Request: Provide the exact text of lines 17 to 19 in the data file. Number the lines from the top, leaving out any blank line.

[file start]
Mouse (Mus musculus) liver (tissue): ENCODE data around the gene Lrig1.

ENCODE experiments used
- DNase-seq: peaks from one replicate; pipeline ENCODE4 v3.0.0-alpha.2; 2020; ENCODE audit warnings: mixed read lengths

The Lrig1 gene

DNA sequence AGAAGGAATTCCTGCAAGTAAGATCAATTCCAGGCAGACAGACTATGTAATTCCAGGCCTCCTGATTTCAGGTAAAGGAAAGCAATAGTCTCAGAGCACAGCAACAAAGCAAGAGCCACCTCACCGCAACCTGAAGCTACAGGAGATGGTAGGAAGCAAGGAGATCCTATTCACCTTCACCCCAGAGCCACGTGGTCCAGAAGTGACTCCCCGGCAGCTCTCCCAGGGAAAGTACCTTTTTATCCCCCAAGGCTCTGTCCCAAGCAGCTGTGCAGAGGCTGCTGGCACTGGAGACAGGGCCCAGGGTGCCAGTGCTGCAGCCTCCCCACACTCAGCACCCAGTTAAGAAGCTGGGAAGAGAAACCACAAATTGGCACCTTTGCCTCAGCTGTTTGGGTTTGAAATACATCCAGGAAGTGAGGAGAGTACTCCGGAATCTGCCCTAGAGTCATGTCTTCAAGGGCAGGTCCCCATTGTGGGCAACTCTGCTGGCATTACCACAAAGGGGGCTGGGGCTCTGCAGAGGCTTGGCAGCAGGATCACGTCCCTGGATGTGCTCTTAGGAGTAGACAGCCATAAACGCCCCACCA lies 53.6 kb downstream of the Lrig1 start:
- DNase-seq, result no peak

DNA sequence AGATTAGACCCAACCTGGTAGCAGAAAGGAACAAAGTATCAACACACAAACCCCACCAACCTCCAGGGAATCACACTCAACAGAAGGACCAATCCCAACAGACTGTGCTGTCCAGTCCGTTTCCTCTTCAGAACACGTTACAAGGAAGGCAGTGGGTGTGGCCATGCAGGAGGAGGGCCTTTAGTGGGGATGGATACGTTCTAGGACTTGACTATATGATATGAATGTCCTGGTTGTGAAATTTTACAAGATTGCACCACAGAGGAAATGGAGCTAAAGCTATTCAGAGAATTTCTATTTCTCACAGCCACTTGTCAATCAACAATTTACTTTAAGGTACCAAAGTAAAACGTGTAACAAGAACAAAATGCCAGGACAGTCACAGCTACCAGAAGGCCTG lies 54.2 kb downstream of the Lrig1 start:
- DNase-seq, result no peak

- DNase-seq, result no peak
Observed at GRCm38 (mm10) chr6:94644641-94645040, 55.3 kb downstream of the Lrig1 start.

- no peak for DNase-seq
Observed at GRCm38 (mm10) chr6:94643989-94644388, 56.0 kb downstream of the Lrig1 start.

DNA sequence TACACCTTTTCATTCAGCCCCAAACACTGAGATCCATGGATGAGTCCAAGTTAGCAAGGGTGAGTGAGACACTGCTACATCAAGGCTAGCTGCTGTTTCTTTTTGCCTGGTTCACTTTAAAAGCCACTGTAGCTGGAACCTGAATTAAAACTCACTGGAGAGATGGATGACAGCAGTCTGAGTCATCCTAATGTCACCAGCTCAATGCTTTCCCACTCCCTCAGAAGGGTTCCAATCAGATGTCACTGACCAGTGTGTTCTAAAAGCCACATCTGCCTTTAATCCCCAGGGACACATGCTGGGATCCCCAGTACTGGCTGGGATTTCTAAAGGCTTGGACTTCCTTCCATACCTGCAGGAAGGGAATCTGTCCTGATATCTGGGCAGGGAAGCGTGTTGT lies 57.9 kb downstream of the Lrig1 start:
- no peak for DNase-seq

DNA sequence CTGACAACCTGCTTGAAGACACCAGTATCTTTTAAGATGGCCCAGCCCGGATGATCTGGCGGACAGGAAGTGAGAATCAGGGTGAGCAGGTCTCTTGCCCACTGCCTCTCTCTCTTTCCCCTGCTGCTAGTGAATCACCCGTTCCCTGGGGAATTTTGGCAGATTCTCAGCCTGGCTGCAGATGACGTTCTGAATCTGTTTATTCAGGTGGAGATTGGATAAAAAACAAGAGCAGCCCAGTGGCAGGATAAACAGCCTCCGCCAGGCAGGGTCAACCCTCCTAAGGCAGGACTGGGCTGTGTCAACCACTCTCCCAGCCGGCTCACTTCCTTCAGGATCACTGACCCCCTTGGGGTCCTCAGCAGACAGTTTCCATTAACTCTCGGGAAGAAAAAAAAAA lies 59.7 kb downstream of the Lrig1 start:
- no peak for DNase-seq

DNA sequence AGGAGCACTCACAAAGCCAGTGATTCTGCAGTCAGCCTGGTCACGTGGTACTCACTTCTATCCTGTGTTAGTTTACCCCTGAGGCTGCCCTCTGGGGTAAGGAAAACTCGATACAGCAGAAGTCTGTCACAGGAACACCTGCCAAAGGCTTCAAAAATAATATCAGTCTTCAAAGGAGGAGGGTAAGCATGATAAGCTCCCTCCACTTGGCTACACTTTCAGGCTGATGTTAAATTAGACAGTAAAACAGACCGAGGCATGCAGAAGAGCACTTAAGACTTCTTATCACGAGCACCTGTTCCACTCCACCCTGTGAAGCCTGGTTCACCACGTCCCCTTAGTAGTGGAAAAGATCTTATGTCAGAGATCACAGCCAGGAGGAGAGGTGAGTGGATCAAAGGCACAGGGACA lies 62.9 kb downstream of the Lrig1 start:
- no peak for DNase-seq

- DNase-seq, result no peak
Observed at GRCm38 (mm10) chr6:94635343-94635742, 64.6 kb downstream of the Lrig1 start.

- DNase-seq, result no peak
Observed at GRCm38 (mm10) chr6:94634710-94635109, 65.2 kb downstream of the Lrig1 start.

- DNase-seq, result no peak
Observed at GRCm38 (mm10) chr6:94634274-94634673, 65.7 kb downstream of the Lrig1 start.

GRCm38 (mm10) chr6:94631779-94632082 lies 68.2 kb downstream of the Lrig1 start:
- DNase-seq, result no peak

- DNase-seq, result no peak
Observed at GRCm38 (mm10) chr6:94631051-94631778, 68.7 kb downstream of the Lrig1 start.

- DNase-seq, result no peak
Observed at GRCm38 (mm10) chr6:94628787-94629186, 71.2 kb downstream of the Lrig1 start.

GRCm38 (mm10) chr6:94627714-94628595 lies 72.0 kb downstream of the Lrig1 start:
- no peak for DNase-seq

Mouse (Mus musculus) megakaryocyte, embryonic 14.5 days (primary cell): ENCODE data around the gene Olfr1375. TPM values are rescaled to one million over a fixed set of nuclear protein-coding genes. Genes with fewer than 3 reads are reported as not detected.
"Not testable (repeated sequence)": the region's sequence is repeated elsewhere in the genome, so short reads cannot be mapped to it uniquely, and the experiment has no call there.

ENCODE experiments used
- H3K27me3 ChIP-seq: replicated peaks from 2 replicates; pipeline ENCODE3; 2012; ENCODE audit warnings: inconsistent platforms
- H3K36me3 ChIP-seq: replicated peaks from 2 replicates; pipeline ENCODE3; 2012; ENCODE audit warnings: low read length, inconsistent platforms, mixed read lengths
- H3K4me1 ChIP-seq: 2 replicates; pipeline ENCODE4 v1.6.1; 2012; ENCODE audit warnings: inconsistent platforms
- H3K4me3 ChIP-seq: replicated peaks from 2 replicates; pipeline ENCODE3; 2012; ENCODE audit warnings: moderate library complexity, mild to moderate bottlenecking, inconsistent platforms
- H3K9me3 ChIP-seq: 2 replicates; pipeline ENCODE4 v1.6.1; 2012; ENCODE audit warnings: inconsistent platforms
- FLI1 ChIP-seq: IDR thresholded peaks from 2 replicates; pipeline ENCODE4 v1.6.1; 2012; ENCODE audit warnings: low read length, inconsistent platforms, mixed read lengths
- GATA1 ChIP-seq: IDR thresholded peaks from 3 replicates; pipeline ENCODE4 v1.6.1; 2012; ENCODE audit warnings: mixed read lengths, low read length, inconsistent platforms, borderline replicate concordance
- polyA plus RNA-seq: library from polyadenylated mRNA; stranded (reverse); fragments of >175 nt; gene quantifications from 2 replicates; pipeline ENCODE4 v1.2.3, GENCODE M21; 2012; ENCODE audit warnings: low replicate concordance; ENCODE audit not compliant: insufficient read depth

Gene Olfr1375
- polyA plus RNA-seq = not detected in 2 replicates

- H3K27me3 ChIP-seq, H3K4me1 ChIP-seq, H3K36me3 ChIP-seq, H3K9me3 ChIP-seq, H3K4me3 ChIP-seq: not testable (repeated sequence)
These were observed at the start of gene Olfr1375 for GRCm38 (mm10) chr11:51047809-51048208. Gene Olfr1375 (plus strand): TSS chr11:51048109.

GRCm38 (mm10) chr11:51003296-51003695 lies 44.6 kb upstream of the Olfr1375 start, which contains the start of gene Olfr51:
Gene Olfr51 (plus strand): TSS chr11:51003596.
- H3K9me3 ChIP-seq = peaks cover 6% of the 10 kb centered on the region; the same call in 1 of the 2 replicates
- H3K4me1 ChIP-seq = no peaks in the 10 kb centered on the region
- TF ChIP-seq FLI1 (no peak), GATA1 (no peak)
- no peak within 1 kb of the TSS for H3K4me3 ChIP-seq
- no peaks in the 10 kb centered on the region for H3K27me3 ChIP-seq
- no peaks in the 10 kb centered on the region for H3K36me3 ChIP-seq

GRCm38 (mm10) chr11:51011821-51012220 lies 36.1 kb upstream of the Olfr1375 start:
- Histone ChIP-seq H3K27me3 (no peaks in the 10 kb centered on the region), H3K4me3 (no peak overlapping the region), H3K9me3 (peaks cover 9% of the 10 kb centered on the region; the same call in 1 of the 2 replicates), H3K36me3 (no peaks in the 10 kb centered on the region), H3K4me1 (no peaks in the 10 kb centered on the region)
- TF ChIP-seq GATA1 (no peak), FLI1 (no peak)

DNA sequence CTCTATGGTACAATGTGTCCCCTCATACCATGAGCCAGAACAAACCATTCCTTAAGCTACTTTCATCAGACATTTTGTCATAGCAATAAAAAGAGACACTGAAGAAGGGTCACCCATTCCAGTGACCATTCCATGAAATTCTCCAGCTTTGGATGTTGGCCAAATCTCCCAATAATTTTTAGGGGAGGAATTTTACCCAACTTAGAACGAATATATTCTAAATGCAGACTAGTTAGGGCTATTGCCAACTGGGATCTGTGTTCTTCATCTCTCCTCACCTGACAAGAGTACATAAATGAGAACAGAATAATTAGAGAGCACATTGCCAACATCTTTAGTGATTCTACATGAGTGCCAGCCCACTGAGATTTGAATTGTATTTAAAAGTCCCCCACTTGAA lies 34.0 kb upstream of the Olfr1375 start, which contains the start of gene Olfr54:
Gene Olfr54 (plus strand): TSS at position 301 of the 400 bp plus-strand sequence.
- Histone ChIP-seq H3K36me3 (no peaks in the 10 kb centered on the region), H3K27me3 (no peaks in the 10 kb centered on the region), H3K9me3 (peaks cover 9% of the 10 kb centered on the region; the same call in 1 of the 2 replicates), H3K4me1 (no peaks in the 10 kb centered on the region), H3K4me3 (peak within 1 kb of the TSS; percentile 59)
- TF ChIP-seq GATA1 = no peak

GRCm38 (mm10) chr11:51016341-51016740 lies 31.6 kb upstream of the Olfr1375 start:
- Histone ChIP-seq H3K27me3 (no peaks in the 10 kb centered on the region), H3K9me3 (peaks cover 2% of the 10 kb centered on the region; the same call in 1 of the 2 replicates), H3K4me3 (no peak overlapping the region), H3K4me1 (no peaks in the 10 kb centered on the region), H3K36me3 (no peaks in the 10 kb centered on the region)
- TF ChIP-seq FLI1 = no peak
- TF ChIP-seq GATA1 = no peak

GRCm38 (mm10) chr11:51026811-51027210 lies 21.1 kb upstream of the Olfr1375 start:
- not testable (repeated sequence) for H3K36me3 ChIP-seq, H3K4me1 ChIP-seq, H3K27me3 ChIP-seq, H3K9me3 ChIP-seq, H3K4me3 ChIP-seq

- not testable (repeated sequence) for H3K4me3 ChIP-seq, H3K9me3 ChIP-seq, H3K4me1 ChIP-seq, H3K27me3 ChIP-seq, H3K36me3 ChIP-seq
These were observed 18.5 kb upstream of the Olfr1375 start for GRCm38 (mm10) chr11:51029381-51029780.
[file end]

DNA sequence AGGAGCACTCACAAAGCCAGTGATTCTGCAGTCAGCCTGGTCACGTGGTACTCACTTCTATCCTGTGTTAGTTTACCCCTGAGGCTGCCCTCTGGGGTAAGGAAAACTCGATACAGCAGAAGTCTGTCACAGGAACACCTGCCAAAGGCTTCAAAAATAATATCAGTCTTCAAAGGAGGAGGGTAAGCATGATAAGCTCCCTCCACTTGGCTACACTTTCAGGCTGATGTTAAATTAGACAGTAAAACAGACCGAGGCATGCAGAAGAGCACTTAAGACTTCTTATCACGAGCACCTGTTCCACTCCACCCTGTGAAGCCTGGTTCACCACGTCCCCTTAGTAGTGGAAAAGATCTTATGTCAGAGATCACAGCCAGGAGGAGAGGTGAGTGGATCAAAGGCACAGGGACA lies 62.9 kb downstream of the Lrig1 start:
- no peak for DNase-seq

- DNase-seq, result no peak